Halloween is almost (finally) here! You know what that means. That’s right — the pleasant chill of autumn is slowing giving way to the bitter frost of winter, and as sure as the leaves wilt and fall from the branches of trees, several of the best movies on streaming are their leaving their respective platforms to make way for newer titles. Before that happens though, we’ve put together a list of some of our favorite movies to watch before the clock strikes midnight on All Hallows’ Eve.
Here are the best movies leaving streaming at the end of October.
The Wachowskis’ directorial debut is this scintillating neo-noir thriller about two women who fall for each other and steal $2 million in mob money. Jennifer Tilly plays Violet, the high-femme girlfriend of mob money launderer Caesar (Joe Pantoliano). Gina Gershon is Corky, an ex-con who works as a maintenance person at the apartment building where Violet and Caesar live. When Corky and Violet catch each other’s eyes in the elevator, the seduction begins, as they become irresistibly drawn to one another and the possibility of a better life outside of their respective confined circumstances.
After many years and many outstanding movies, Bound may still be the high mark of the Wachowskis’ illustrious career. Tilly and Gershon are both terrific (and had a great time; you should read this excellent interview with them), and the movie is highly erotic, both in its sex scenes and in other moments (Corky working on the plumbing with her hands is deeply sensual and satisfying, both for viewers and for an overwhelmed Violet). It’s an unforgettable romantic crime thriller, and among the sexiest American movies ever made. —PV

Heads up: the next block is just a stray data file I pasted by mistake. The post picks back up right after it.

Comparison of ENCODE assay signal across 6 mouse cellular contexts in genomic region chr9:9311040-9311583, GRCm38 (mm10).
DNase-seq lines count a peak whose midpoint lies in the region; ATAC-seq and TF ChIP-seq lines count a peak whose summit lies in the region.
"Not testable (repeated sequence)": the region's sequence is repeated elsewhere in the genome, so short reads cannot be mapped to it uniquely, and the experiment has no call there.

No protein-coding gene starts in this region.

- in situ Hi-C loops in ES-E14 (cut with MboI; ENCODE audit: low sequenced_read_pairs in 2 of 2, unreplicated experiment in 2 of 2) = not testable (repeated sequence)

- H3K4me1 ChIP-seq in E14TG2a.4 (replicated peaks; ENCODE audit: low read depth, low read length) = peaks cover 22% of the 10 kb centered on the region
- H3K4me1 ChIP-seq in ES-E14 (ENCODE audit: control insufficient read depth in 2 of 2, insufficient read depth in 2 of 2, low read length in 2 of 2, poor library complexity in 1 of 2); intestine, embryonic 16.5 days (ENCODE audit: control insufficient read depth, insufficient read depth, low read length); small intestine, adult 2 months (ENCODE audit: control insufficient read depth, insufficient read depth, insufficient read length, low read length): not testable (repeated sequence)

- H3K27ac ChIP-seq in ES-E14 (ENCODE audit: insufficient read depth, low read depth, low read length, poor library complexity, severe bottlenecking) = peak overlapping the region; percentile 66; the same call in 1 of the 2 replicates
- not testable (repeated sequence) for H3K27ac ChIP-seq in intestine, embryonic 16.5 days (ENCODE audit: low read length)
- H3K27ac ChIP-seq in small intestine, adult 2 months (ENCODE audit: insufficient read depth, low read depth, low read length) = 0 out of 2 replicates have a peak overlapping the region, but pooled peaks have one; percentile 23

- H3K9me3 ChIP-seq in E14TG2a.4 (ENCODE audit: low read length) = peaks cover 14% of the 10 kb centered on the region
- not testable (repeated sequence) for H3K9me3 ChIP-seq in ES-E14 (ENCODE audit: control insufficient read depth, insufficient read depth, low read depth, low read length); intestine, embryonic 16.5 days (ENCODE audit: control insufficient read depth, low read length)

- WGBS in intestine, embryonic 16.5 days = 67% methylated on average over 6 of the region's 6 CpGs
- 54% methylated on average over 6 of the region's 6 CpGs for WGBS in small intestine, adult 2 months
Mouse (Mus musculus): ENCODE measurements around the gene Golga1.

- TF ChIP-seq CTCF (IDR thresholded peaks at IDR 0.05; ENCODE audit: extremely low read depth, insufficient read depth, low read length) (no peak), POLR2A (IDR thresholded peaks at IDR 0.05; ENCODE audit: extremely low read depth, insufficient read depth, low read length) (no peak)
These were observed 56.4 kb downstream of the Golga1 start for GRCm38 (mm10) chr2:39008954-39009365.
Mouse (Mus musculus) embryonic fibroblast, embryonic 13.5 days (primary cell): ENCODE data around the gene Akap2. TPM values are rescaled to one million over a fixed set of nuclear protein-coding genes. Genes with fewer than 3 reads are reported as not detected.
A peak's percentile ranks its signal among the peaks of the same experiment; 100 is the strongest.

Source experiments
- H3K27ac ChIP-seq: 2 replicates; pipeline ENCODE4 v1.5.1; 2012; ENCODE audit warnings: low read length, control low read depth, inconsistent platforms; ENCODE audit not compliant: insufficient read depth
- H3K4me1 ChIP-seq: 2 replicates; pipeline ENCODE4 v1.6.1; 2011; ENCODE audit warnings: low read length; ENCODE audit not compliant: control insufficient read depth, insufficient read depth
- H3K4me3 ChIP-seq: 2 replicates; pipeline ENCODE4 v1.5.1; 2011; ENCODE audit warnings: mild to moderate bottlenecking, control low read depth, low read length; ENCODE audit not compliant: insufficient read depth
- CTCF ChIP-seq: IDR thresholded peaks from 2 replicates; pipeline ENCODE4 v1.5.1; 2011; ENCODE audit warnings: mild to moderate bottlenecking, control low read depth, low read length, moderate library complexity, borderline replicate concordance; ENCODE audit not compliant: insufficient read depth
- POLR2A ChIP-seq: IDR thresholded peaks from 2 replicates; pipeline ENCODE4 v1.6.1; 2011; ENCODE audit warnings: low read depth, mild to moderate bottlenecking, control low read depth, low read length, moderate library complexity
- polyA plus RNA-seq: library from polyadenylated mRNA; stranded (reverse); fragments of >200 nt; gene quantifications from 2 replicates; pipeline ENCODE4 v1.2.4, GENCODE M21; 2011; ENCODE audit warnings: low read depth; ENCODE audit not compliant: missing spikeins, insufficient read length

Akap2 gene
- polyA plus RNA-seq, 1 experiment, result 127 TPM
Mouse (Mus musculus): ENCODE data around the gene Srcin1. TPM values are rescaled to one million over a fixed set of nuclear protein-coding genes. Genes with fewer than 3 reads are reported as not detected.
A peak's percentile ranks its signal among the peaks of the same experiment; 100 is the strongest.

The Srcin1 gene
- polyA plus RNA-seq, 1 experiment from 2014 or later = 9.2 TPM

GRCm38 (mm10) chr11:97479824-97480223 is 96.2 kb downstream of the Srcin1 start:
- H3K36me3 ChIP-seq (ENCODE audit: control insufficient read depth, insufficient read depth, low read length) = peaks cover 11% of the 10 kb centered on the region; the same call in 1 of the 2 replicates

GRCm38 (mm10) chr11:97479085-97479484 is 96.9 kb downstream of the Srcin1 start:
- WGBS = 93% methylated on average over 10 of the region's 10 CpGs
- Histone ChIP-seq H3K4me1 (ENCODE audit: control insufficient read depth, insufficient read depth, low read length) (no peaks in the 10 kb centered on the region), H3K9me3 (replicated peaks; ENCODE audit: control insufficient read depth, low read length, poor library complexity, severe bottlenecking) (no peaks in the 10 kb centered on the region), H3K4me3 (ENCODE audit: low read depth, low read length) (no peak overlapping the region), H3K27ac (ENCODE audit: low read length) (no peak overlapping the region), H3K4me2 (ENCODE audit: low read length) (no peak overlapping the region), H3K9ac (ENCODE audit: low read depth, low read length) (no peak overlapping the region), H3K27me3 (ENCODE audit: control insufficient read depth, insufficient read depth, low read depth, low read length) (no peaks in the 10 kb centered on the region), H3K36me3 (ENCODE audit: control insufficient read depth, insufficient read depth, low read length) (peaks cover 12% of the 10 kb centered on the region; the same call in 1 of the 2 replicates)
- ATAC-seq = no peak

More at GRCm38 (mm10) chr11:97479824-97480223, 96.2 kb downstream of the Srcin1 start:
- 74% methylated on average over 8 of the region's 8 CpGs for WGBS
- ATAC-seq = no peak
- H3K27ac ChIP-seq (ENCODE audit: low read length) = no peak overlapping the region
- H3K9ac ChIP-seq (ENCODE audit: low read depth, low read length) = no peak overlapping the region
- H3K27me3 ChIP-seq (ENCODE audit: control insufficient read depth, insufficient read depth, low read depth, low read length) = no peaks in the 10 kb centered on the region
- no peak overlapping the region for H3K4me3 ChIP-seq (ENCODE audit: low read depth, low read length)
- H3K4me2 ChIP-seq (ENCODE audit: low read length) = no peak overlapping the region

Bound leaves Prime Video Oct. 31.
Bernard Rose’s 1992 adaptation of Clive Barker’s short story “The Forbidden” is an unequivocal masterpiece. Starring Virginia Madsen (Sideways), the film centers on the story of Helen, a Chicago graduate student completing her thesis on urban legends and folklore, in particular the infamous “Candyman” killer said to haunt the Cabrini-Green projects. When Helen’s efforts inadvertently arouse the attention of the malevolent spirit (Tony Todd), she’ll have to find a way to put the killer to rest while convincing all those around her that she isn’t losing her mind. Sumptuous, seductive, horrifying, and masterfully shot, Candyman is a legacy horror movie worth celebrating and returning to for years to come. Don’t even get me started on that Philip Glass score, it’s genius! —Toussaint Egan
Candyman leaves Peacock Oct. 31.
Don’t Look Now
Few movies have ever used a location more effectively than Don’t Look Now and the canals of Venice. A couple (Donald Sutherland and Julie Christie) who lost their daughter in a tragic drowning accident move to Venice for work, and the specter of their lost child haunts them around every corner in the water-filled streets.